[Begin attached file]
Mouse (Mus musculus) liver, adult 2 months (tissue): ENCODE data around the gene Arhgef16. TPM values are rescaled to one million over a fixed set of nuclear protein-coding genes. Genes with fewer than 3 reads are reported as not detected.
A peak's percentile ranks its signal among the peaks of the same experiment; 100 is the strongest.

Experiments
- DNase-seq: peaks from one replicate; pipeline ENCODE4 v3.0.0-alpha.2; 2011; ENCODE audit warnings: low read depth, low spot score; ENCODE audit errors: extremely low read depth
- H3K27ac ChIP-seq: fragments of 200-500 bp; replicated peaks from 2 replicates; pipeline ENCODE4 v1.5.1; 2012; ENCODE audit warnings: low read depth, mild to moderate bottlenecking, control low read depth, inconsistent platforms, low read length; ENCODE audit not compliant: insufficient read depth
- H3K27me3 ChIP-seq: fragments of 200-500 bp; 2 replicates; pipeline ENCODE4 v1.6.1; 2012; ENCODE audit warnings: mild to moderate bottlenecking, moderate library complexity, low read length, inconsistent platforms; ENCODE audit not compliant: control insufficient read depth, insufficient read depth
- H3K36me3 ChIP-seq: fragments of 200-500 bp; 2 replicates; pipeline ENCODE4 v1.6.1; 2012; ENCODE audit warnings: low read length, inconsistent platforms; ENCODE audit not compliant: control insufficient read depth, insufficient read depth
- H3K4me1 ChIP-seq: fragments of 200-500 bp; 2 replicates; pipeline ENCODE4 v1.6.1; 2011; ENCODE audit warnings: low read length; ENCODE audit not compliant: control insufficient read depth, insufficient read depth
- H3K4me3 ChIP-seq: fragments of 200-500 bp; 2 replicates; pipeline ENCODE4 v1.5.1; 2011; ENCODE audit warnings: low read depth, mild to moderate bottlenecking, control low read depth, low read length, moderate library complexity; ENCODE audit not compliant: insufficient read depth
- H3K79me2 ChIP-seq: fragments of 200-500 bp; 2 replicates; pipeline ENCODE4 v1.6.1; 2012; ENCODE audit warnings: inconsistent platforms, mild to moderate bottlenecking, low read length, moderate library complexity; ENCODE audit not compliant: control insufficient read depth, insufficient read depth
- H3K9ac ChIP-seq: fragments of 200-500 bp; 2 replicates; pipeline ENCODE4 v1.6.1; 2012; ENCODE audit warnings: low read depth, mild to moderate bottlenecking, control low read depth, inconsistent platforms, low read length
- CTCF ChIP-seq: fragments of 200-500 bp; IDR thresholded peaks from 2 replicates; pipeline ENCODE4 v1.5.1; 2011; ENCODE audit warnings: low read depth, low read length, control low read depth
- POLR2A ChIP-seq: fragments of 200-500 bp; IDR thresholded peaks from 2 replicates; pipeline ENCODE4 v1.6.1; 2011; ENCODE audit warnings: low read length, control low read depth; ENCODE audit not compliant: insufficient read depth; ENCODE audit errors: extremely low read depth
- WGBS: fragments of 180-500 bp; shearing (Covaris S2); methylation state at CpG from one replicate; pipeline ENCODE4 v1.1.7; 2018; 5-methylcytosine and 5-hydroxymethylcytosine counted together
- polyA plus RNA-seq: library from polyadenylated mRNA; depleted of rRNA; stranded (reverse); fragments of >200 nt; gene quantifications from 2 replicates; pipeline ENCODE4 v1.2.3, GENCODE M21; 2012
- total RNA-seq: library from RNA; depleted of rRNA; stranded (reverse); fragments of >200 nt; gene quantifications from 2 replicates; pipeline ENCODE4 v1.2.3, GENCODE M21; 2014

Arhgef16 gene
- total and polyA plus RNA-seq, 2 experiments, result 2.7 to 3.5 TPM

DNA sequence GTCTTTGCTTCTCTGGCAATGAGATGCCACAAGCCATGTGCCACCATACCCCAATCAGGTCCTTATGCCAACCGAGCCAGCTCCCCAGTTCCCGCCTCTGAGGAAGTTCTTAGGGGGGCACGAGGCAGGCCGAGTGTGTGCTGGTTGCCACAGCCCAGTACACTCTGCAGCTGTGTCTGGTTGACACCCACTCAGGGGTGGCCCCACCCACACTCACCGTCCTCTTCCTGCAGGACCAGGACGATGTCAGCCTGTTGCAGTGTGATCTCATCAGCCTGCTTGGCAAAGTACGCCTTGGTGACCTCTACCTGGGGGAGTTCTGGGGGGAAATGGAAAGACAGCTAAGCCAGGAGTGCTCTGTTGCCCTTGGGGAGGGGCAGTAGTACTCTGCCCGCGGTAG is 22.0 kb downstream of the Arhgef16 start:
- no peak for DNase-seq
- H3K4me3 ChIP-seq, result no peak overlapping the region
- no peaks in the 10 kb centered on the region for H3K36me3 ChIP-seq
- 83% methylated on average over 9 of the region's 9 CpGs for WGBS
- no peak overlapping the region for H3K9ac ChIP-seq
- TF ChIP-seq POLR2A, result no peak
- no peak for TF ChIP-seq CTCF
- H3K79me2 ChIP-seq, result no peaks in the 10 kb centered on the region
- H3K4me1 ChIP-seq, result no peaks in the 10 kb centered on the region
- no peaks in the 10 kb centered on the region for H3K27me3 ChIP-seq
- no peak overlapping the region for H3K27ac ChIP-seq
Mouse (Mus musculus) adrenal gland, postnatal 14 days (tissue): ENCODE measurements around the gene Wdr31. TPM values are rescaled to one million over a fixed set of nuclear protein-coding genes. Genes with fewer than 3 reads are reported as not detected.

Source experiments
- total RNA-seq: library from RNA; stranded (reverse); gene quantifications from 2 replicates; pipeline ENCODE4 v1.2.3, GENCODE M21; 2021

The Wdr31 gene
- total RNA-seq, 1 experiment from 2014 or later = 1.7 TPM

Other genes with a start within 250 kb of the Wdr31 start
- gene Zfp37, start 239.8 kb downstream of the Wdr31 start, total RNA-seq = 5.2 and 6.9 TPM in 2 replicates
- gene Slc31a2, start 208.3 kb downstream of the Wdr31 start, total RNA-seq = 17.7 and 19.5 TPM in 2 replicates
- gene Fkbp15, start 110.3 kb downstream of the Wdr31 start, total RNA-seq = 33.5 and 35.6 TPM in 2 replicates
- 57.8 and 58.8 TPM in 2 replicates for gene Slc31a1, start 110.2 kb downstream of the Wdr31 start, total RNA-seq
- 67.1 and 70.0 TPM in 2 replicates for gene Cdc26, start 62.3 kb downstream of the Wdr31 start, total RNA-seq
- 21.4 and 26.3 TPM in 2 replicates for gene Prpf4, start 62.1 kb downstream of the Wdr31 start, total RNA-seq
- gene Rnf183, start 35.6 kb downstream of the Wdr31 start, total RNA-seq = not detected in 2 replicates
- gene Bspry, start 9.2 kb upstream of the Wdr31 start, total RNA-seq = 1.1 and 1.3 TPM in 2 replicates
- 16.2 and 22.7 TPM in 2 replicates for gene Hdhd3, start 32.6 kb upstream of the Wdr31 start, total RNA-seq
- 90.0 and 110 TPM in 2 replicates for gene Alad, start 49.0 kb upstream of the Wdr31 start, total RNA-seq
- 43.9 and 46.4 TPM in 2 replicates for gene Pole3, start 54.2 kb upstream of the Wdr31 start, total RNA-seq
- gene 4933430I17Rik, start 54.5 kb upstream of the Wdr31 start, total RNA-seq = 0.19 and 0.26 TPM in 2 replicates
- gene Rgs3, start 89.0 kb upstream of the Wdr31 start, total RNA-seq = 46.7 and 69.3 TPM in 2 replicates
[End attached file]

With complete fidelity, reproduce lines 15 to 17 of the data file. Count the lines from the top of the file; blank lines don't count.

- polyA plus RNA-seq: library from polyadenylated mRNA; depleted of rRNA; stranded (reverse); fragments of >200 nt; gene quantifications from 2 replicates; pipeline ENCODE4 v1.2.3, GENCODE M21; 2012
- total RNA-seq: library from RNA; depleted of rRNA; stranded (reverse); fragments of >200 nt; gene quantifications from 2 replicates; pipeline ENCODE4 v1.2.3, GENCODE M21; 2014

Arhgef16 gene